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For women, life in Iraq is "just like being in jail"

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Another legacy of George W. Bush's war:

"For a woman, it's just like being in jail," she said. "I can't go anywhere."

Life has become more difficult for most Iraqis since the February bombing of a Shiite Muslim mosque in Samarra sparked a rise in sectarian killings and overall lawlessness. For many women, though, it has become unbearable.

As Islamic fundamentalism seeps into society and sectarian warfare escalates, more and more women live in fear of being kidnapped or raped. They receive death threats because of their religious sects and careers. They are harassed for not abiding by the strict dress code of long skirts and head scarves or for driving cars.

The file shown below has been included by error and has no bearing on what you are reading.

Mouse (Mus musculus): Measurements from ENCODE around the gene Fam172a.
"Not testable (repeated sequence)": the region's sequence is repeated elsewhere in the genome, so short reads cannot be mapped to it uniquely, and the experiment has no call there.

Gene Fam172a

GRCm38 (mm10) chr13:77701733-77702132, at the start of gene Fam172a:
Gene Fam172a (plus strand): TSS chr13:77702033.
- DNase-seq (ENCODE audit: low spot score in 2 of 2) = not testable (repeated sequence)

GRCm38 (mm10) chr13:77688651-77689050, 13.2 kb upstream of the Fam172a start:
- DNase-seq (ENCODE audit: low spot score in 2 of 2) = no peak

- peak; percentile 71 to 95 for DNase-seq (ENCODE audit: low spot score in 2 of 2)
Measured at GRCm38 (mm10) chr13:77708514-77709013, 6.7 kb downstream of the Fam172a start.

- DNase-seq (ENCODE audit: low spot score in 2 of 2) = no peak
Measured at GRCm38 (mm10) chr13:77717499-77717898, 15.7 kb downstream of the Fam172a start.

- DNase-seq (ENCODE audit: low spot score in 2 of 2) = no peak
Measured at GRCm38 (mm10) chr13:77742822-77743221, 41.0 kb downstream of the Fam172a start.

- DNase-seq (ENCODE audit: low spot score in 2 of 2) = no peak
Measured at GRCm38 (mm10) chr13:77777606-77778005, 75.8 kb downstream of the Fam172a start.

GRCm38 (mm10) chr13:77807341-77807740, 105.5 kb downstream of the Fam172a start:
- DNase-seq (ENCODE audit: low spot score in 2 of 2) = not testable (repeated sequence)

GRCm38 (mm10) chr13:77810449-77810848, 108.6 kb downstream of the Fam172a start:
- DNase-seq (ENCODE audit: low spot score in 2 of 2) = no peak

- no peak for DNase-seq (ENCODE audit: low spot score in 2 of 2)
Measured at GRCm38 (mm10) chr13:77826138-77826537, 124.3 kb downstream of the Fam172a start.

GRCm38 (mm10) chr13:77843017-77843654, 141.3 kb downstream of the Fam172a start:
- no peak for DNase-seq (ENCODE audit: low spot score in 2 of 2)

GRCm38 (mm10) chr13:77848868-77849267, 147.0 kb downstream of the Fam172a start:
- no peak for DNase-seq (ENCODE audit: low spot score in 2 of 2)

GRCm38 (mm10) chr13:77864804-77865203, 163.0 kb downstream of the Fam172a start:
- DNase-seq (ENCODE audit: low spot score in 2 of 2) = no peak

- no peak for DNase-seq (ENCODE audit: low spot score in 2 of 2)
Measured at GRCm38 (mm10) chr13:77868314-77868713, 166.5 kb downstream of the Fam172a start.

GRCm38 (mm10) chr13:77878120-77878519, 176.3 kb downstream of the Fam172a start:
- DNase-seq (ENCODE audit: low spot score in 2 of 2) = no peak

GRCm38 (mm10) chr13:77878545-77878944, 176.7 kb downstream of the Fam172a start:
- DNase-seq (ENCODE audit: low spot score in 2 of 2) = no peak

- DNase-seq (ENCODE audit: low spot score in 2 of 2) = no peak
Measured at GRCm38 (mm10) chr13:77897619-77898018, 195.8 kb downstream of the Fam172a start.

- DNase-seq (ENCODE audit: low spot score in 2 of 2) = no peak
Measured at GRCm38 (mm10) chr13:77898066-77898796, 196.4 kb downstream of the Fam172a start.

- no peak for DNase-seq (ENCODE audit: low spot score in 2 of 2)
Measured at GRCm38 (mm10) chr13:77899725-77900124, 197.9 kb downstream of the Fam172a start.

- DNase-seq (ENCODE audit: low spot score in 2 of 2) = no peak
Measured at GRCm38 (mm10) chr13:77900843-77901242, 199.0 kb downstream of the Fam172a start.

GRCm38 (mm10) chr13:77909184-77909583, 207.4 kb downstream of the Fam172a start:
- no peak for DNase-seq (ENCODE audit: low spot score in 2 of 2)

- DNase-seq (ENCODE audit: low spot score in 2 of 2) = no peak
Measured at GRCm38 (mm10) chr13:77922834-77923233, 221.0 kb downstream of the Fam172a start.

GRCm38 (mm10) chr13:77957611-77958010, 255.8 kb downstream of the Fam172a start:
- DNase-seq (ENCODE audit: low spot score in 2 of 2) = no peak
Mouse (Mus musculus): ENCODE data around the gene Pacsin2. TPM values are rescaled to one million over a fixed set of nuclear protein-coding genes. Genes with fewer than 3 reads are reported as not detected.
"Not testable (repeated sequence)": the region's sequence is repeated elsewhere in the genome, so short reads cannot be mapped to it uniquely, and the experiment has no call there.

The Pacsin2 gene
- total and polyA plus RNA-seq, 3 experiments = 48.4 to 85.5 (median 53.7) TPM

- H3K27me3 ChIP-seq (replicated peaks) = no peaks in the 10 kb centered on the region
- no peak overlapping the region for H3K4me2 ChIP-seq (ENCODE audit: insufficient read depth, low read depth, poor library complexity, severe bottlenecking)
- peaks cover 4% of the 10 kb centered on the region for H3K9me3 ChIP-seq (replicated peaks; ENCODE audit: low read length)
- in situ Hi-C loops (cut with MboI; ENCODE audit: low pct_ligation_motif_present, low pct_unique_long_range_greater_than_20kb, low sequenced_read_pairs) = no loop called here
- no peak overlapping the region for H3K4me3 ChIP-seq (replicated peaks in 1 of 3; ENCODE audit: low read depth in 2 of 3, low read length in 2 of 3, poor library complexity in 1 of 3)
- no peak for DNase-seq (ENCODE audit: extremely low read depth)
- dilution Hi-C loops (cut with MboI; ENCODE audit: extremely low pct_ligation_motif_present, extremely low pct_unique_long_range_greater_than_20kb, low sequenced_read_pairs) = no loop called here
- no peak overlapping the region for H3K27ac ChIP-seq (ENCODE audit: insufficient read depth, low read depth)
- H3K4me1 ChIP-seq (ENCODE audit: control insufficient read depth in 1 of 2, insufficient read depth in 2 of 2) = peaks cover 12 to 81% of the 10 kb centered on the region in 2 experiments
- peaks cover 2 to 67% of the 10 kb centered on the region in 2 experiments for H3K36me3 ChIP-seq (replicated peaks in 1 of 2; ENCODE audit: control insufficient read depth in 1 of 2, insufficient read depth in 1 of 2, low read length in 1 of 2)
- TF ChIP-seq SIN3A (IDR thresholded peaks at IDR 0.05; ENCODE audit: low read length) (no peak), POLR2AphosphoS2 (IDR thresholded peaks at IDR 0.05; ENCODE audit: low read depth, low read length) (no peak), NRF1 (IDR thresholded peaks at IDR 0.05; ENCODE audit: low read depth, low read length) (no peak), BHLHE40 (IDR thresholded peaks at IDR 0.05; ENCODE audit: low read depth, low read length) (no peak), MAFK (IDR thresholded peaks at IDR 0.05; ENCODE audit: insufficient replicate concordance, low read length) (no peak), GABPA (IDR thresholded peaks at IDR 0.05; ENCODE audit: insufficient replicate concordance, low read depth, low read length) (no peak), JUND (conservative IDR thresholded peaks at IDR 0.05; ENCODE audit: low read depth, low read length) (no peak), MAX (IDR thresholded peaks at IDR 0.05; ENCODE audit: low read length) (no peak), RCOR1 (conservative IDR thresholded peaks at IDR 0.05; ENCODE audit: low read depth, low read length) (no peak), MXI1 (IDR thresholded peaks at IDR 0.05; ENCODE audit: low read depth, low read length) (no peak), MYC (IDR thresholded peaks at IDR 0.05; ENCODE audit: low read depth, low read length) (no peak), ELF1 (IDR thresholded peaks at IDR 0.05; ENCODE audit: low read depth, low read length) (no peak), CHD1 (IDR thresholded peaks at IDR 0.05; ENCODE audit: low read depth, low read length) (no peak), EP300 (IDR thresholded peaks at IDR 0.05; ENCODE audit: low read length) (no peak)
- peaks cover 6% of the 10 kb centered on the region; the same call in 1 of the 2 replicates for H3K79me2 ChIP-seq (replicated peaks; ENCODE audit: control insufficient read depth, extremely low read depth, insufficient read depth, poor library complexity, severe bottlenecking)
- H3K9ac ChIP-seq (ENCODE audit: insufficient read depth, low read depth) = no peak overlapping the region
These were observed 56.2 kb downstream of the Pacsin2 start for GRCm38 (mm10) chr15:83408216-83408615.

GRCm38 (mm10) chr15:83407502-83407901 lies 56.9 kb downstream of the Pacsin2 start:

For much of the 20th century, and under various leaders, Iraq was one of the most progressive Middle Eastern countries in terms of its treatment of women, who were encouraged to go to school and enter the workforce. Saddam Hussein's Baath Party espoused a secular Arab nationalism that advocated women's full participation in society. But years of war changed that.

In the days after the U.S.-led invasion in 2003, many women were hopeful that they would enjoy greater parity with men. President Bush said that increasing women's rights was essential to creating a new, democratic Iraq.
The women of Iraq, like so many others, have learned that just because George Bush said something doesn't mean it's true. In fact, if George Bush says something, the opposite is true. Unfortunately, in Iraq, Bush's war of choice has diminished and endangered women.

Heckuva of job, Bushie.

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